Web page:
There are two kinds of anxiety. When you are coping with an emergency situation, that feeling that you get is called common anxiety. And then there’s the type of anxiety that isn’t really linked to any one worry or event. Regardless of what’s happening around them or what they’re thinking about, they often feel anxiety. It’s just present in the background throughout the day. This second type is generally the kind of anxiety that’s not so much a neuro-typical reaction and more of a mental health problem.
Both forms of anxiety can be very detrimental to the physical body. Long periods of persistent anxiety can be particularly bad. When it’s anxious, your body secretes all kinds of chemicals that raise your alert status. It’s a good thing in the short term, but damaging over extended periods of time. Specific physical symptoms will begin to manifest if anxiety can’t be treated and lasts for longer periods of time.
Physical Symptoms of Anxiety
Some symptoms of anxiety are:
- Physical weakness
- Feeling agitated or aggravated
- General pain or soreness in your body
- Panic attacks, difficulty breathing and raised heart rate
- A feeling that something horrible is about to occur
- Loss of interest and depression
But persistent anxiety doesn’t always appear in the ways that you may predict. In fact, there are some pretty interesting ways that anxiety might actually wind up impacting things as apparently vague as your hearing. For instance, anxiety has been linked to:
- High Blood Pressure: And then there are certain ways that anxiety impacts your body in exactly the way you’d expect it to. In this case, we’re talking about elevated blood pressure. Known scientifically as hypertension, high blood pressure often has really adverse effects on the body. It’s certainly not good. High blood pressure has also been known to lead to hearing loss, tinnitus and dizziness.
- Dizziness: Chronic anxiety can occasionally cause dizziness, which is a condition that could also stem from the ears. After all, the ears are typically responsible for your sense of balance (there are these three tubes inside of your inner ears which are regulating the sense of balance).
- Tinnitus: Are you aware that stress not only exacerbates the ringing in your ears but that it can also be responsible for the onset of that ringing. This is known as tinnitus (which can itself be caused by a lot of other factors). For some, this may even reveal itself as a feeling of blockage or clogging of the ears.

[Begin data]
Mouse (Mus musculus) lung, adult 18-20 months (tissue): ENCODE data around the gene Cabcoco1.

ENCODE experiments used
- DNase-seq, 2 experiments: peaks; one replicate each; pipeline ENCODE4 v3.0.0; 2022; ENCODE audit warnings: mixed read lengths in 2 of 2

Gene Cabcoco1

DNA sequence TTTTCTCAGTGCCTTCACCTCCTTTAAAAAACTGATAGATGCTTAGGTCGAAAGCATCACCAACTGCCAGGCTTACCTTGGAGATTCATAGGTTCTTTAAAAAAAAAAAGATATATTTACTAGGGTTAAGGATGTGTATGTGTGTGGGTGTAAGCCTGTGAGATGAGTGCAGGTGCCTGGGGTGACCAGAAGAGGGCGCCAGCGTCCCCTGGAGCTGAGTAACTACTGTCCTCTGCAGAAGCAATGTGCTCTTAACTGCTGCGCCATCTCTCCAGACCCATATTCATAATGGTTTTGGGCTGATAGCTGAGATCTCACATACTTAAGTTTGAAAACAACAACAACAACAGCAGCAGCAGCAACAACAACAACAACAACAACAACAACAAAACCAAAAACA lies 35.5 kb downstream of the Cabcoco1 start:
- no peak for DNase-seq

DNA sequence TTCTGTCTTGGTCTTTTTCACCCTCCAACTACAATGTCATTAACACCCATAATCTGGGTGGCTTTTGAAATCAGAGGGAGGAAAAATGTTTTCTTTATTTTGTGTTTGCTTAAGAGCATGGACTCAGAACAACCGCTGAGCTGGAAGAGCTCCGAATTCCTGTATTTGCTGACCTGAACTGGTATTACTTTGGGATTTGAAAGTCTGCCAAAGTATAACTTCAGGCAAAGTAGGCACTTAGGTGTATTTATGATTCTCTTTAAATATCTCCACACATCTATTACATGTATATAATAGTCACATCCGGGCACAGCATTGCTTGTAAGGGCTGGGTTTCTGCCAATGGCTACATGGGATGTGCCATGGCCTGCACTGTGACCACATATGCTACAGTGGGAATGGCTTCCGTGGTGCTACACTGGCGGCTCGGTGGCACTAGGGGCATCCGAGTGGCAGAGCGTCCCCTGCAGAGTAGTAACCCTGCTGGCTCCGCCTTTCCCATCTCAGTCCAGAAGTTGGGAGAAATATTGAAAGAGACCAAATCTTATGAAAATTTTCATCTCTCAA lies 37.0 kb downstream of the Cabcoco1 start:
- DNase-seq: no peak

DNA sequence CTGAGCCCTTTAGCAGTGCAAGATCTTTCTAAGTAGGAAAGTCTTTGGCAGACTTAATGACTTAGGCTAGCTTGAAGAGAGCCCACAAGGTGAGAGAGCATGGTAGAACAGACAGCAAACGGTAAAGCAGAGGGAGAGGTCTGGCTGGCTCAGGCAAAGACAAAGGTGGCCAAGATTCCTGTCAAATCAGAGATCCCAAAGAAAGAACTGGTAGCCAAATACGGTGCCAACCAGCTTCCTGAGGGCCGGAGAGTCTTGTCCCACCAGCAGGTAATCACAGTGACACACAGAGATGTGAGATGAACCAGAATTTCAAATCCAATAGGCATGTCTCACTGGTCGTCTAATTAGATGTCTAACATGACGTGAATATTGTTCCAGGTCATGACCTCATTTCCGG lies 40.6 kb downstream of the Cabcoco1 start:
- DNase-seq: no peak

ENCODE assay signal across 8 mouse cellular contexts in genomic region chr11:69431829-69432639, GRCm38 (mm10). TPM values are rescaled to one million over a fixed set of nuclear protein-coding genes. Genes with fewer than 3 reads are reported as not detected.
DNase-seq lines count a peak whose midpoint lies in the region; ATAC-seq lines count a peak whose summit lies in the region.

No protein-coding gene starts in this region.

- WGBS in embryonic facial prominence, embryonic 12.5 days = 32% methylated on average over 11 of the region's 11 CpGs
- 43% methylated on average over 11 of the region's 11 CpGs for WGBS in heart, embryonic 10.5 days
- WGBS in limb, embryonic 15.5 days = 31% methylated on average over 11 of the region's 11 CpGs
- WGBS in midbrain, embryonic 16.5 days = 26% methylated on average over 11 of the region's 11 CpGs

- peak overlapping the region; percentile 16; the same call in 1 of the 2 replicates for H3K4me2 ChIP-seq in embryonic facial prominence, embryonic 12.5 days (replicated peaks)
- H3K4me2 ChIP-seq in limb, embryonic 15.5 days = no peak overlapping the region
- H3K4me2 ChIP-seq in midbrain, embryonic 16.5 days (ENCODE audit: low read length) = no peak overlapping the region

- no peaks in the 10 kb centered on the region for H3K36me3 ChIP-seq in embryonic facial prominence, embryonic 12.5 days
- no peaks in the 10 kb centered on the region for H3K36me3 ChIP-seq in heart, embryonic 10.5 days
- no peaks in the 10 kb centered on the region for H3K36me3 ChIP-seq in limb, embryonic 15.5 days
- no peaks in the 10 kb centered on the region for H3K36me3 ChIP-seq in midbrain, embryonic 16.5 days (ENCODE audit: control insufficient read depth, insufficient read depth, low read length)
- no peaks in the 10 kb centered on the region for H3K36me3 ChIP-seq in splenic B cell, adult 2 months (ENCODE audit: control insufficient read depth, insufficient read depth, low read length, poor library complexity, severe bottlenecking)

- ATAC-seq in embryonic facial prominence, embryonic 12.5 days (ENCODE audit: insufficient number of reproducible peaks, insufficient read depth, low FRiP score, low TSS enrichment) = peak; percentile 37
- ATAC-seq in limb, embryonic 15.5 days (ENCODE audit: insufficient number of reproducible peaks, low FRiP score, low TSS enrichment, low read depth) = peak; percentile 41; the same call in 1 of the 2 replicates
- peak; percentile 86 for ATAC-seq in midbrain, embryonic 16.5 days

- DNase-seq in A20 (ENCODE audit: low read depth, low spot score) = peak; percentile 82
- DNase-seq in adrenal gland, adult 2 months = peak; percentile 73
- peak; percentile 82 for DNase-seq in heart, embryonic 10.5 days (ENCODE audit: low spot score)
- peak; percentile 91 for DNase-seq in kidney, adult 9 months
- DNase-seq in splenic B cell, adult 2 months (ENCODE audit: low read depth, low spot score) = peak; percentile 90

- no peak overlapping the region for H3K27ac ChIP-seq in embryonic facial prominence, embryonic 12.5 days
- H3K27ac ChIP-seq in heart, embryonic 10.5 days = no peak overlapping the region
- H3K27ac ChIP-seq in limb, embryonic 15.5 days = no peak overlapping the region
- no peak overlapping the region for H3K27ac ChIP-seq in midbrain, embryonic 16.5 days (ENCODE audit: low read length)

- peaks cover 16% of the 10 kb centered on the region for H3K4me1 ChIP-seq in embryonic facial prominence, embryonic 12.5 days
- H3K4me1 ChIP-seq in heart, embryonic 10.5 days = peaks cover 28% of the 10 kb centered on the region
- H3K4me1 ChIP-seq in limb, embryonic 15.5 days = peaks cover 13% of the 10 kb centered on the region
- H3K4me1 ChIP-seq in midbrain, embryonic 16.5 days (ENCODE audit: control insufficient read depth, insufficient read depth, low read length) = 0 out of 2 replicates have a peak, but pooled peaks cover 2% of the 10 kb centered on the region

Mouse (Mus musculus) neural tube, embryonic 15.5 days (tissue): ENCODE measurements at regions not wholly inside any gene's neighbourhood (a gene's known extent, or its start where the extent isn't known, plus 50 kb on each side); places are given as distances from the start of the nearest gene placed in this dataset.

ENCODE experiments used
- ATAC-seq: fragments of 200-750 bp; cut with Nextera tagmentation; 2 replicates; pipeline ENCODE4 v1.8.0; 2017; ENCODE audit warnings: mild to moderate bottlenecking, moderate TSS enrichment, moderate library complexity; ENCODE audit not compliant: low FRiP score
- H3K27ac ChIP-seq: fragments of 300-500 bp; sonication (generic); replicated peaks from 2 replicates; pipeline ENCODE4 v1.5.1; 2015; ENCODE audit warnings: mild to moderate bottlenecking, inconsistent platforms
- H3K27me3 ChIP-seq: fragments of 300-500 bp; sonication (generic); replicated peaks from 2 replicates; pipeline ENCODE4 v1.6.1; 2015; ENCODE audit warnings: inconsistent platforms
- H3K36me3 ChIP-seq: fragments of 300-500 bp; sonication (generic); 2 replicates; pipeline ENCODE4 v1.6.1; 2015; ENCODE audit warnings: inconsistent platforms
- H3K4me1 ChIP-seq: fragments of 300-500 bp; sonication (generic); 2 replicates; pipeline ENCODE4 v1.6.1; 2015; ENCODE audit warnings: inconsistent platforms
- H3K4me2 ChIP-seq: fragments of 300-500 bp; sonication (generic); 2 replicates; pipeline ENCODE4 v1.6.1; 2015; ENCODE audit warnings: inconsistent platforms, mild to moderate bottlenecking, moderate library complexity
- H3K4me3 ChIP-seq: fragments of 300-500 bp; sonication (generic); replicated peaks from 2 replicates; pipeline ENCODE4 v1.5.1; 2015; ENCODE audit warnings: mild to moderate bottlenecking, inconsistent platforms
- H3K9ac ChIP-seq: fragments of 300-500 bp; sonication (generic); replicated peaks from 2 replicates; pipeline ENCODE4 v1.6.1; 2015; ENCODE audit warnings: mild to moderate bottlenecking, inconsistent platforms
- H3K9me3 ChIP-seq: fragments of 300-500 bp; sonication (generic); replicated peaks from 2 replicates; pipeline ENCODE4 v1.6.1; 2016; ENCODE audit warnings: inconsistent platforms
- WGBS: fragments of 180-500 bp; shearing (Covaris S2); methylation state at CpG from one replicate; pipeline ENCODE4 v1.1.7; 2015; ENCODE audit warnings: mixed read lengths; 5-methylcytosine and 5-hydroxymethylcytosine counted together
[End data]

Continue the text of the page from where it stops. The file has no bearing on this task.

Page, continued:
Hearing Loss And Anxiety
Since this is a hearing website, we typically tend to give attention to, well, the ears. And your ability to hear. So let’s talk a bit about how anxiety impacts your hearing.
The solitude is the first and foremost issue. People tend to pull away from social experiences when they have hearing loss, tinnitus or balance issues. You might have experienced this with your own family. Perhaps a relative just stopped talking as much because they were embarrassed that they have to constantly repeat themselves. Problems with balance present similar difficulties. It can be difficult to admit to your friends and family that you have a hard time driving or even walking because you’re experiencing balance troubles.
Social isolation is also associated with anxiety and depression for other reasons. Usually, you aren’t going to be around anyone if you aren’t feeling like yourself. Sadly, one can wind up feeding the other and can turn into an unhealthy loop. The negative effects of isolation can occur rapidly and will lead to numerous other issues and can even result in cognitive decline. For somebody who struggles with anxiety and hearing loss, battling against that move toward isolation can be even more difficult.
Getting The Proper Treatment
Finding the proper treatment is significant especially given how much anxiety, hearing loss, tinnitus and isolation feed on each other.
All of the symptoms for these ailments can be helped by getting treatment for your tinnitus and hearing loss. And in terms of depression and anxiety, connecting with others who can relate can be really helpful. Certainly, dealing with these symptoms can help with the sense of isolation that might make persistent anxiety more extreme. So that you can determine what treatments are best for you, check with your doctor and your hearing specialist. Depending on what your hearing test shows, the best treatment for hearing loss or tinnitus could be hearing aids. And for anxiety, medication and other forms of therapy could be necessary. Cognitive-behavioral therapy has also been proven to help deal with tinnitus.
Here’s to Your Health
We know, then, that anxiety can have very real, very serious consequences for your physical health in addition to your mental health.
Isolation and cognitive decline have also been recognized as a consequence of hearing loss. When you add anxiety to the recipe, you can have a pretty difficult situation. Luckily, treatments exist for both conditions, and getting that treatment can make a big, positive effect. Anxiety doesn’t have to have long lasting effects on your body and the impact of anxiety on your body can be counteracted. The sooner you get treatment, the better.